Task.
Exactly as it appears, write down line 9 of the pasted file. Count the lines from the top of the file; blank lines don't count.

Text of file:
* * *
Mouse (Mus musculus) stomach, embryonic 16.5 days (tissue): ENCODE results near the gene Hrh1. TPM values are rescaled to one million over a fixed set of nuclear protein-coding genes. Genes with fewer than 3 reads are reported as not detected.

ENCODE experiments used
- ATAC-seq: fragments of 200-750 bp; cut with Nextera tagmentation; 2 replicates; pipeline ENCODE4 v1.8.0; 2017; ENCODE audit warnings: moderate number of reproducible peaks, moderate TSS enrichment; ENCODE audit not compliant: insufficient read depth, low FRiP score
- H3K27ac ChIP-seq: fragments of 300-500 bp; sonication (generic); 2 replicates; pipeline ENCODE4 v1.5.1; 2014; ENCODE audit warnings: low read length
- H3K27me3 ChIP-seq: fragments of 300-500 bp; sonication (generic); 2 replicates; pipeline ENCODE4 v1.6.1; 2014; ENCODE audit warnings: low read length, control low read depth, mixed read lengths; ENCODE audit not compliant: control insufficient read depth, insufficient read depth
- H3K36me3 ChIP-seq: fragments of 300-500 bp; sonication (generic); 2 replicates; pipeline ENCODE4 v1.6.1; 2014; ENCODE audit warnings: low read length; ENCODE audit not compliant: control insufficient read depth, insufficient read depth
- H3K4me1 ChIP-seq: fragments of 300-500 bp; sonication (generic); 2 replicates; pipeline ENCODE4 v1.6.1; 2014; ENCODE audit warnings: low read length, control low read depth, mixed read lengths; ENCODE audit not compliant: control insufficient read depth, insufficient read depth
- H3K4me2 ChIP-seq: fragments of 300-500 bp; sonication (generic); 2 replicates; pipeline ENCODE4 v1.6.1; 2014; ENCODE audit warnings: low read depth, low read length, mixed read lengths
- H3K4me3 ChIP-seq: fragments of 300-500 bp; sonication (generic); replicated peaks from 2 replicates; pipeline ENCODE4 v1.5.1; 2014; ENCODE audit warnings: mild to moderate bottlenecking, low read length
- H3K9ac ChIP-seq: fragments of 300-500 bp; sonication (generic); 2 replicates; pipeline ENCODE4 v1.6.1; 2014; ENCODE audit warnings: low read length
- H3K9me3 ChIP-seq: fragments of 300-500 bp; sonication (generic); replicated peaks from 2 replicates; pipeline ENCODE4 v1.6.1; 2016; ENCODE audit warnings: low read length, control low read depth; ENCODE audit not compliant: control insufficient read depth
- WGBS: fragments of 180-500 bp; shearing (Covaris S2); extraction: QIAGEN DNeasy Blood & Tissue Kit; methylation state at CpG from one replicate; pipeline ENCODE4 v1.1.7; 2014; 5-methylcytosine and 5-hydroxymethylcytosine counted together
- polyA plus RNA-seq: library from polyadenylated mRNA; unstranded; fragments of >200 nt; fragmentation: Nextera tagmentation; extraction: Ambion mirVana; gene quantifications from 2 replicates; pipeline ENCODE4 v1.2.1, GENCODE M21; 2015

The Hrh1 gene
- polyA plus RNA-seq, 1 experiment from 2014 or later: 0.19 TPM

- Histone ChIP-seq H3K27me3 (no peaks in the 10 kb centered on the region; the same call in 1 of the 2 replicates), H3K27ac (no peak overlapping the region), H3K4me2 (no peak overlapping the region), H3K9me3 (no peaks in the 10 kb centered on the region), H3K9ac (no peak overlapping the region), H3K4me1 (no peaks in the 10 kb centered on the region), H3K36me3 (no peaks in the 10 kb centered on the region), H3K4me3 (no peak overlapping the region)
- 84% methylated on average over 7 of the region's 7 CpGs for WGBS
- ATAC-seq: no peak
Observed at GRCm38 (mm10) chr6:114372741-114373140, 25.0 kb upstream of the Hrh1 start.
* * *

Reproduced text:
- H3K4me3 ChIP-seq: fragments of 300-500 bp; sonication (generic); replicated peaks from 2 replicates; pipeline ENCODE4 v1.5.1; 2014; ENCODE audit warnings: mild to moderate bottlenecking, low read length